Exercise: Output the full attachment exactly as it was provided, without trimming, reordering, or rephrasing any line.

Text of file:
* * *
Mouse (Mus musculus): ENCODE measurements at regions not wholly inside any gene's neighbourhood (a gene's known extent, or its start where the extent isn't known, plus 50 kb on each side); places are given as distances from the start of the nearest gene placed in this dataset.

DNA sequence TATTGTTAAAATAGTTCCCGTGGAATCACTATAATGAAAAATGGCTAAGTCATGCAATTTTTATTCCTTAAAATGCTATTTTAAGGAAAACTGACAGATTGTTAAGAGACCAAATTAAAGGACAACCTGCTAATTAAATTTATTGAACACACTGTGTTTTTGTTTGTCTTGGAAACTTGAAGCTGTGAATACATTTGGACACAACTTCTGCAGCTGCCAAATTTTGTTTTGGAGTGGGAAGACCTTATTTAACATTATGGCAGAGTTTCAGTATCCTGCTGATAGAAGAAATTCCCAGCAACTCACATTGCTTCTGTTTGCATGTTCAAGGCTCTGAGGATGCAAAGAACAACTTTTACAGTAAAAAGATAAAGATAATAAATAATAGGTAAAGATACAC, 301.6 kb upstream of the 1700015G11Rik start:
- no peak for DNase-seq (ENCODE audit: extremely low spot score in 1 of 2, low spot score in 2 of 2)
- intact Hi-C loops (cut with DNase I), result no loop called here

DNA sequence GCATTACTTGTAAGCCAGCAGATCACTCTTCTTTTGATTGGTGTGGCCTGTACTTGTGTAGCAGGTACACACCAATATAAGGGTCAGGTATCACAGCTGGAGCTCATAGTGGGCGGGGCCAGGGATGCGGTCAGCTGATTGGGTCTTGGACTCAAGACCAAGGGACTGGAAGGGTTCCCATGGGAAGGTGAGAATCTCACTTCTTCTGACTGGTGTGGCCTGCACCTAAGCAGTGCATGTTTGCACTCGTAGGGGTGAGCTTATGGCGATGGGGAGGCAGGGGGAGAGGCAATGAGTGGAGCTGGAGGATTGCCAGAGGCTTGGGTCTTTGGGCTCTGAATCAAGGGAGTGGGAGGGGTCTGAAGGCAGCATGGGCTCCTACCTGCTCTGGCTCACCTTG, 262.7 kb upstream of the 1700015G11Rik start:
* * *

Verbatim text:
Mouse (Mus musculus): ENCODE measurements at regions not wholly inside any gene's neighbourhood (a gene's known extent, or its start where the extent isn't known, plus 50 kb on each side); places are given as distances from the start of the nearest gene placed in this dataset.

DNA sequence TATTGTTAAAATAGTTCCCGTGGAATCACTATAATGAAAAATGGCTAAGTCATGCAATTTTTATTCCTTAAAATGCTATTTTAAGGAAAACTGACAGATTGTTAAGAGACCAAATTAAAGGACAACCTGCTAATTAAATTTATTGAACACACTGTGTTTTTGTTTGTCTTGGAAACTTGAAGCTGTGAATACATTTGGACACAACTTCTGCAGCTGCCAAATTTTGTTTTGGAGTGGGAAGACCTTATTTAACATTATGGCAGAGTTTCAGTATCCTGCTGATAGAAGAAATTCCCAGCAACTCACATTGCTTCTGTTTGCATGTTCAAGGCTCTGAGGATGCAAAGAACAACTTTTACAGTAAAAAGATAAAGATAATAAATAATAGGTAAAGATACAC, 301.6 kb upstream of the 1700015G11Rik start:
- no peak for DNase-seq (ENCODE audit: extremely low spot score in 1 of 2, low spot score in 2 of 2)
- intact Hi-C loops (cut with DNase I), result no loop called here

DNA sequence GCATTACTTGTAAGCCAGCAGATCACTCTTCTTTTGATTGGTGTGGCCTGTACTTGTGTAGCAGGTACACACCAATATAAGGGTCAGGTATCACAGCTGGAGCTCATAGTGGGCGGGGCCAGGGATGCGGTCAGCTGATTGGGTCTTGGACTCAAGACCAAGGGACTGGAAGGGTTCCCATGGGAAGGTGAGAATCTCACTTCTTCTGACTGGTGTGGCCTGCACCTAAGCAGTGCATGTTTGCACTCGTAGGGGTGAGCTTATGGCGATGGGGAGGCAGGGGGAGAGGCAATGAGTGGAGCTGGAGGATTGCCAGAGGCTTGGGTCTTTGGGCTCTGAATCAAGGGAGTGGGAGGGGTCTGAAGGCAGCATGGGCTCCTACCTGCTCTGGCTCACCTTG, 262.7 kb upstream of the 1700015G11Rik start: